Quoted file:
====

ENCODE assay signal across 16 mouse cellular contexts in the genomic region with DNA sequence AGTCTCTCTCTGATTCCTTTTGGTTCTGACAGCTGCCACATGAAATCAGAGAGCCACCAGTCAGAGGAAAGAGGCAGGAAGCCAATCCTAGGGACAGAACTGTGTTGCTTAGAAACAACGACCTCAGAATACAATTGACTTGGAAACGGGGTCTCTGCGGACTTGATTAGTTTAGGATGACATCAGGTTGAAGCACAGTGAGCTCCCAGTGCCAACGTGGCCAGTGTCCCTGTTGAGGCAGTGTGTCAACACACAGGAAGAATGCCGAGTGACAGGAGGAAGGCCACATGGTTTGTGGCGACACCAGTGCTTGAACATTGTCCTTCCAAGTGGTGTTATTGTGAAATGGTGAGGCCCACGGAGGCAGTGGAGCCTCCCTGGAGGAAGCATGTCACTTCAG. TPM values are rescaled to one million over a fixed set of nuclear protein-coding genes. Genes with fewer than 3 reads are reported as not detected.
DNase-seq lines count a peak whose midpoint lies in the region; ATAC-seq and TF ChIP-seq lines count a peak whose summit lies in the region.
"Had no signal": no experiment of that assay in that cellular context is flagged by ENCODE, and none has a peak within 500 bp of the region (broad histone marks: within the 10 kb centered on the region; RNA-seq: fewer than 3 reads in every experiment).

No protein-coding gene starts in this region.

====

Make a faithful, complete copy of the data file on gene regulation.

ENCODE assay signal across 16 mouse cellular contexts in the genomic region with DNA sequence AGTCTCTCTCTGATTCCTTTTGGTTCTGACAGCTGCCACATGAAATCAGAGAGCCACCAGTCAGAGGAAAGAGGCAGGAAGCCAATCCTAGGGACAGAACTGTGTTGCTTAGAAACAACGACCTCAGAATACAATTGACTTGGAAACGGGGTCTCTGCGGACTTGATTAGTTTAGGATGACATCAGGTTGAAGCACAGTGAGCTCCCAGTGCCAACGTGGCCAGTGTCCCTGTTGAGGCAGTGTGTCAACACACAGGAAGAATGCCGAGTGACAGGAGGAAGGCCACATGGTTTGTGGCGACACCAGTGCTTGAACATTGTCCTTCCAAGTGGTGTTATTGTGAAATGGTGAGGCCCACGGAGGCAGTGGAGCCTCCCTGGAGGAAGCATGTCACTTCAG. TPM values are rescaled to one million over a fixed set of nuclear protein-coding genes. Genes with fewer than 3 reads are reported as not detected.
DNase-seq lines count a peak whose midpoint lies in the region; ATAC-seq and TF ChIP-seq lines count a peak whose summit lies in the region.
"Had no signal": no experiment of that assay in that cellular context is flagged by ENCODE, and none has a peak within 500 bp of the region (broad histone marks: within the 10 kb centered on the region; RNA-seq: fewer than 3 reads in every experiment).

No protein-coding gene starts in this region.